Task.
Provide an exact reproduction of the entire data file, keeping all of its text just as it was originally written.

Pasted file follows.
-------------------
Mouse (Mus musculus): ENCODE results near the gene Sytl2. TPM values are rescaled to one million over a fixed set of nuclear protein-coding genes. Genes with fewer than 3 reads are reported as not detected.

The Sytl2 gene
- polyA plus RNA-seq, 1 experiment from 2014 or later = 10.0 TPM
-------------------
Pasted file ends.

Mouse (Mus musculus): ENCODE results near the gene Sytl2. TPM values are rescaled to one million over a fixed set of nuclear protein-coding genes. Genes with fewer than 3 reads are reported as not detected.

The Sytl2 gene
- polyA plus RNA-seq, 1 experiment from 2014 or later = 10.0 TPM